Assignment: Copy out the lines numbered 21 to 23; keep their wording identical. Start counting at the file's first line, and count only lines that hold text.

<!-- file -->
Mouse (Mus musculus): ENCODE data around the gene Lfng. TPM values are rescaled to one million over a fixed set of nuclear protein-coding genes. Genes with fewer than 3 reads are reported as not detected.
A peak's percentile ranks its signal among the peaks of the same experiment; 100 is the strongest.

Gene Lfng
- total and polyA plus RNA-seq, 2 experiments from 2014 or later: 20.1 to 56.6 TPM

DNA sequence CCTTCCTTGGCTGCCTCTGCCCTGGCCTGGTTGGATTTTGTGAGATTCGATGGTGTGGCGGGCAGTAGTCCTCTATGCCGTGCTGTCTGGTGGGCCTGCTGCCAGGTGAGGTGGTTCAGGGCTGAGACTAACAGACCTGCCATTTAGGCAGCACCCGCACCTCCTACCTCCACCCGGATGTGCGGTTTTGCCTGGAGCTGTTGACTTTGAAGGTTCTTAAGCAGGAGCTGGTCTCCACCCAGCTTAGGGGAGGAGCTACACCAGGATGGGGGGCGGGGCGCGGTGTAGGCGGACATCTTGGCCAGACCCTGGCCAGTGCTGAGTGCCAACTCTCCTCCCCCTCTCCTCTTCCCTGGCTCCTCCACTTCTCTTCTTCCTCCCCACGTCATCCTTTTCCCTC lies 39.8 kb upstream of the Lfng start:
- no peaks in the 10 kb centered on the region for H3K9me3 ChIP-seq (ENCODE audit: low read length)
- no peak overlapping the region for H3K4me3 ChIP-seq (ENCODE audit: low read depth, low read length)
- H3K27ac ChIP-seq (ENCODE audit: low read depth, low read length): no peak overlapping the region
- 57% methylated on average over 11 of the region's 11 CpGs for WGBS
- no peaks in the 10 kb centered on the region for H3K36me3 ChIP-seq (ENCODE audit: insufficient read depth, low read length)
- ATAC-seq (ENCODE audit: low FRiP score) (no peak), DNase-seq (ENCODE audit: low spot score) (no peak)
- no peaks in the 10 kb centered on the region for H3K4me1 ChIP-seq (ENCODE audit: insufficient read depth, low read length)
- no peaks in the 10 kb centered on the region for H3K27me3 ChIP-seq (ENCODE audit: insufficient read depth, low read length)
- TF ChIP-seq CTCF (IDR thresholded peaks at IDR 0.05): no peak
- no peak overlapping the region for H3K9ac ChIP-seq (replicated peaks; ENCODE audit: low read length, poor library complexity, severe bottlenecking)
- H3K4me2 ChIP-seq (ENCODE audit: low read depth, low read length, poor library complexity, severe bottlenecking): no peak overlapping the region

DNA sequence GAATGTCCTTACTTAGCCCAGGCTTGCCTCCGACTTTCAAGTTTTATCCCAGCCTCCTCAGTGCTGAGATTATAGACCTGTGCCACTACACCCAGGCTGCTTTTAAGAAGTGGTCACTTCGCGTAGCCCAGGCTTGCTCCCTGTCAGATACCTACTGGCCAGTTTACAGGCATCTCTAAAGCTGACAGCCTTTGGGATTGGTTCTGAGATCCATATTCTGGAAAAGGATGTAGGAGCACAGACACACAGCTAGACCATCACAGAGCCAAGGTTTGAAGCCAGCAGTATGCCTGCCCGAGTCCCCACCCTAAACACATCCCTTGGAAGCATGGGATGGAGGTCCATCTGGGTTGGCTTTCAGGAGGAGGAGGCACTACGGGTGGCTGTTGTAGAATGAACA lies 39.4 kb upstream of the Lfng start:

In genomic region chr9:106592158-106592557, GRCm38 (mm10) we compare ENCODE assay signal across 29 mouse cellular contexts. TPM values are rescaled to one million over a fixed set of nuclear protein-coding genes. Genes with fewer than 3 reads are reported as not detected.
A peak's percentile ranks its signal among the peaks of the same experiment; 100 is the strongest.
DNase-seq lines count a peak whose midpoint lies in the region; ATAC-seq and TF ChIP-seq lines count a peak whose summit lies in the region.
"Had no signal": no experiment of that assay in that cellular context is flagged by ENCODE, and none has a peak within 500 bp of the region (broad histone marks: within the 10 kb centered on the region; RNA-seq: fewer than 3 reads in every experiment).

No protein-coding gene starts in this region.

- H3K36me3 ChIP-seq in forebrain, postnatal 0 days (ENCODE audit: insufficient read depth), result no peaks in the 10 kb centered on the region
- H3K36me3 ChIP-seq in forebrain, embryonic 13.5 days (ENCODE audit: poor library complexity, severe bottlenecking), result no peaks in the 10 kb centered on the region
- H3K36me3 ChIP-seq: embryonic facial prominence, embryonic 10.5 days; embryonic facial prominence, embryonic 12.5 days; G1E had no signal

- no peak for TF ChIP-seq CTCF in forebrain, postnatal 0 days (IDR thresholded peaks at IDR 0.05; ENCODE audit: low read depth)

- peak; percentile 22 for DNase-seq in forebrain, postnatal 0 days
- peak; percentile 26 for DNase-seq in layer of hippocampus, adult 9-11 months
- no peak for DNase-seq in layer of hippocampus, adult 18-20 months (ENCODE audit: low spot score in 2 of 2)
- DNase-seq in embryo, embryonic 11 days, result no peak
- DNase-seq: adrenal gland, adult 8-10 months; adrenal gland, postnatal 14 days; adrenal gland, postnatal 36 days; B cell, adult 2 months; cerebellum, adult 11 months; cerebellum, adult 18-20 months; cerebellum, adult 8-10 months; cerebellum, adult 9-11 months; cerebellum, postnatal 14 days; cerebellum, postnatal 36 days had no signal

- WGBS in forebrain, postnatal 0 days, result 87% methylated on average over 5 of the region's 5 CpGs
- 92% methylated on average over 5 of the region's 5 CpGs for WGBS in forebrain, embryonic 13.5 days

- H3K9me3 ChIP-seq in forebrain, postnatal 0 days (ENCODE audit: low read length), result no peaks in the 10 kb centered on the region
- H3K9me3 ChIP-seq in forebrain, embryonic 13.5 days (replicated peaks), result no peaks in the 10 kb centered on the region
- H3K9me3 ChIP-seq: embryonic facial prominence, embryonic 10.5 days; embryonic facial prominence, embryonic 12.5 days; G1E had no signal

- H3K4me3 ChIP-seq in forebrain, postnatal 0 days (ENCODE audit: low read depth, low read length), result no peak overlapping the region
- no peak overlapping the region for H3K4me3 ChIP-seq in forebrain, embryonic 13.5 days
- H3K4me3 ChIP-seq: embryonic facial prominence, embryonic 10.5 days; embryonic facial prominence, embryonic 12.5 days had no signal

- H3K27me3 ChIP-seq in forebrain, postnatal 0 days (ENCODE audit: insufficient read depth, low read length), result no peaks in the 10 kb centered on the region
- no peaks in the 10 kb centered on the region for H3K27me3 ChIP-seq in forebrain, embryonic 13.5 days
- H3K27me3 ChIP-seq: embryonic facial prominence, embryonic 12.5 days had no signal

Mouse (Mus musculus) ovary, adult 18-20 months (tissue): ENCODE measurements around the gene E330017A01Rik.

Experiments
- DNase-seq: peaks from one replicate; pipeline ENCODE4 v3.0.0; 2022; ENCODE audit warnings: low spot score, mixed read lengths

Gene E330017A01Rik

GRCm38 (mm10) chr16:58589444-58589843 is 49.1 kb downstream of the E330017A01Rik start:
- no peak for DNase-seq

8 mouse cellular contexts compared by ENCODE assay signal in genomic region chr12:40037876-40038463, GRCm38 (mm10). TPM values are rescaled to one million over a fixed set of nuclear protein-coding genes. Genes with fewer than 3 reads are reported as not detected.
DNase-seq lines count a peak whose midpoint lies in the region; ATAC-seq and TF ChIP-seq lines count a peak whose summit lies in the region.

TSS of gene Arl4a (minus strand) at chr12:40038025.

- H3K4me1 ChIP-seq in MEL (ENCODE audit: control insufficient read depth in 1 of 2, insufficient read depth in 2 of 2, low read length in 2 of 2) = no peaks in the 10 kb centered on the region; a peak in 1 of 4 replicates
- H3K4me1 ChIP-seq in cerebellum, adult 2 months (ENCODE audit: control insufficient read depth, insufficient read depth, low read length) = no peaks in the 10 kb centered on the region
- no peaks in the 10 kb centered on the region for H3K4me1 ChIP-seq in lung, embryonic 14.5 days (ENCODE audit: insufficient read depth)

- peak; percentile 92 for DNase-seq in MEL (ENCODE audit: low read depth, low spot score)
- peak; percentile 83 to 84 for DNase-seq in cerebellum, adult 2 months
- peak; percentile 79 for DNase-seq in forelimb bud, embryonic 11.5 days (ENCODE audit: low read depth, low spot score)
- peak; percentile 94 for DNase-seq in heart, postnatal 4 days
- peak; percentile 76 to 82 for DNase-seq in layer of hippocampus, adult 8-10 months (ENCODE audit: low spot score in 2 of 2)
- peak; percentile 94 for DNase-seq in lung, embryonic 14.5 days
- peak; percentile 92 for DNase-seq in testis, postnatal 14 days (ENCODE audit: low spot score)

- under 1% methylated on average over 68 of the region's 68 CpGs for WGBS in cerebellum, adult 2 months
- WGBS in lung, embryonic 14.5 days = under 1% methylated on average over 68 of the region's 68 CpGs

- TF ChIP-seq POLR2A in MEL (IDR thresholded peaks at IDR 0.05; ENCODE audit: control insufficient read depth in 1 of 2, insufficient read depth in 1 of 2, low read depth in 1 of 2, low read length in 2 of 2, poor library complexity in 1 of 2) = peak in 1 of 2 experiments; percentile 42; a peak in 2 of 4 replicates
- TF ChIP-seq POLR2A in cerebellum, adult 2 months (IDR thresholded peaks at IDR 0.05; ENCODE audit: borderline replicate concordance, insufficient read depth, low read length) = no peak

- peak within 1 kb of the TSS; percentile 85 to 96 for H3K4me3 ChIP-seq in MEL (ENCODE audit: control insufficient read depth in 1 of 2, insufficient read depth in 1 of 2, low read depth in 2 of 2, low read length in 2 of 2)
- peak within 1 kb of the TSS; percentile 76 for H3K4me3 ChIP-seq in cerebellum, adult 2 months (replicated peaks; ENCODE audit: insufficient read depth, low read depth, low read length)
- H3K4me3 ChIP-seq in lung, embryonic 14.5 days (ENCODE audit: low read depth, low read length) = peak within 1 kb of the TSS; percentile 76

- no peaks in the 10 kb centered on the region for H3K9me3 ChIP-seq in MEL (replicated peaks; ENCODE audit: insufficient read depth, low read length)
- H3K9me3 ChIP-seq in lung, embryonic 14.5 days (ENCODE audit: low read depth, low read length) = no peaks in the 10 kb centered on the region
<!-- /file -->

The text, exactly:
"Had no signal": no experiment of that assay in that cellular context is flagged by ENCODE, and none has a peak within 500 bp of the region (broad histone marks: within the 10 kb centered on the region; RNA-seq: fewer than 3 reads in every experiment).

No protein-coding gene starts in this region.

- H3K36me3 ChIP-seq in forebrain, postnatal 0 days (ENCODE audit: insufficient read depth), result no peaks in the 10 kb centered on the region